A good quality supplement provides a higher concentration of EPA and DHA, while a lower-end supplement provides you with lesser concentration. For example, a lower quality supplement containing 1 gram of fish oil may provide just 180 mg of EPA and 120 mg of DHA, while a high quality product may have two to three times those amounts.
This is particularly important when you consider dosages. Even the FDA recognizes that up to 3,000 mg (3 grams) of omega-3s a day is safe.13 Therefore, the greater the concentration in EPA and DHA per supplement could mean the difference between 10 pills a day and four to six. Given this, when checking concentrations, aim for products that contain at least 150 to 200 mg of EPA and 350 to 400 mg of DHA.
But, like sunshine, too much of a good thing can be problematic. If you have liver disease, diabetes, fish or seafood allergy, or are on blood-thinning medication, check with your doctor before using fish oil, as it can have negative consequences for some people.14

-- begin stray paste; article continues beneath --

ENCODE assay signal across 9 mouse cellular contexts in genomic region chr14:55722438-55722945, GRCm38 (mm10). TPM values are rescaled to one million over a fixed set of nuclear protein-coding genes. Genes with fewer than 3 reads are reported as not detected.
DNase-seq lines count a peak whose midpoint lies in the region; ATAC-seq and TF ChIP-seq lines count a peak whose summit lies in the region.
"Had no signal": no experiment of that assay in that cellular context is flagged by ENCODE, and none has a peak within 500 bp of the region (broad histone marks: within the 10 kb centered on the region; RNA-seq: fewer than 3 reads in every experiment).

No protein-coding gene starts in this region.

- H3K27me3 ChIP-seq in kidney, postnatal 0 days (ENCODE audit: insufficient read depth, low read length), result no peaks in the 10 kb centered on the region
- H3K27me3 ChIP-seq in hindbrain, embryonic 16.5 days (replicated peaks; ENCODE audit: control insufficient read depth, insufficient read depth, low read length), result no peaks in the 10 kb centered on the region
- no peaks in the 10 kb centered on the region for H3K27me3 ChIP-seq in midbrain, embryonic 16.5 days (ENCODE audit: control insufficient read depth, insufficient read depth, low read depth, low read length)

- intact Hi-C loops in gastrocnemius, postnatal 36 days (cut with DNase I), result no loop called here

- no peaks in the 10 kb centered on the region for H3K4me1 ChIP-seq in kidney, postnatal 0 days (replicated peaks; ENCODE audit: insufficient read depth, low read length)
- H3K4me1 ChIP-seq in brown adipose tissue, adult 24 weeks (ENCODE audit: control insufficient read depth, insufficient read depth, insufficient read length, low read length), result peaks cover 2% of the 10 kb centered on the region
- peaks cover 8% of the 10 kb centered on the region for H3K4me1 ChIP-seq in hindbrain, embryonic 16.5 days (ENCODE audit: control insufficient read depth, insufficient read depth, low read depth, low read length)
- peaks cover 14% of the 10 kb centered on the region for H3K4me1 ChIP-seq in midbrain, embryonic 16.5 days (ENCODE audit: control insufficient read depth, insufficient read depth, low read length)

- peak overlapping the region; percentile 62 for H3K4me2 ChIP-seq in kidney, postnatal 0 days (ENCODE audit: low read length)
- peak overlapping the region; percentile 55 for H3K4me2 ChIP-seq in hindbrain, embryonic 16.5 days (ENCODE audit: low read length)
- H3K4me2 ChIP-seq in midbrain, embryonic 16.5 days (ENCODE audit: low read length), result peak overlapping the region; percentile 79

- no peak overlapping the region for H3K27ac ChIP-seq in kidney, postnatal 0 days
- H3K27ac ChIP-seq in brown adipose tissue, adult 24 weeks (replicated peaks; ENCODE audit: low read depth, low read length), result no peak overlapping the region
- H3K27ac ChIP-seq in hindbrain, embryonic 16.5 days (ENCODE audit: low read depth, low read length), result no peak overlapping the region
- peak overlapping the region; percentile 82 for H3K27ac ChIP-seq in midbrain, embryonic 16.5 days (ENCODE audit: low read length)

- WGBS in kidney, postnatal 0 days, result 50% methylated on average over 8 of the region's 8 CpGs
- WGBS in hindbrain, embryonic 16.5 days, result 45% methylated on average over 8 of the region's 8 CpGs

And, most important, remember to keep an open mind to new ideas, but ALWAYS do your own homework…and combine that with common sense to figure out what’s best for YOU.
1Fish and Omega-3 Fatty Acids. American Heart Association.
2Ulven, SM et al. Metabolic Effects of Krill Oil are Essentially Similar to Those of Fish Oil but at Lower Dose of EPA and DHA, in Healthy Volunteers. Lipids. 2011;46(1):37–46.
4“Fish Consumption Advisories”. EPA (2007-01-31).
6Lawsuit says fish oil supplements contain PCB, San Francisco Chronicle. March 3, 2010.
7Product Review: Omega-3 Fatty Acids (EPA and DHA) from Fish/Marine Oils. ConsumerLab.com. 2005-03-15.
8Foran, SE et al. Measurement of mercury levels in concentrated over-the-counter fish oil preparations: is fish oil healthier than fish? Arch Pathol Lab Med. 2003 Dec;127(12):1602-5.
10Landau, E. Farmed or wild fish: Which is healthier? Cnn.com.
13Can you overdose on DHA and EPA? DHA/EPA Omega-3 Institute.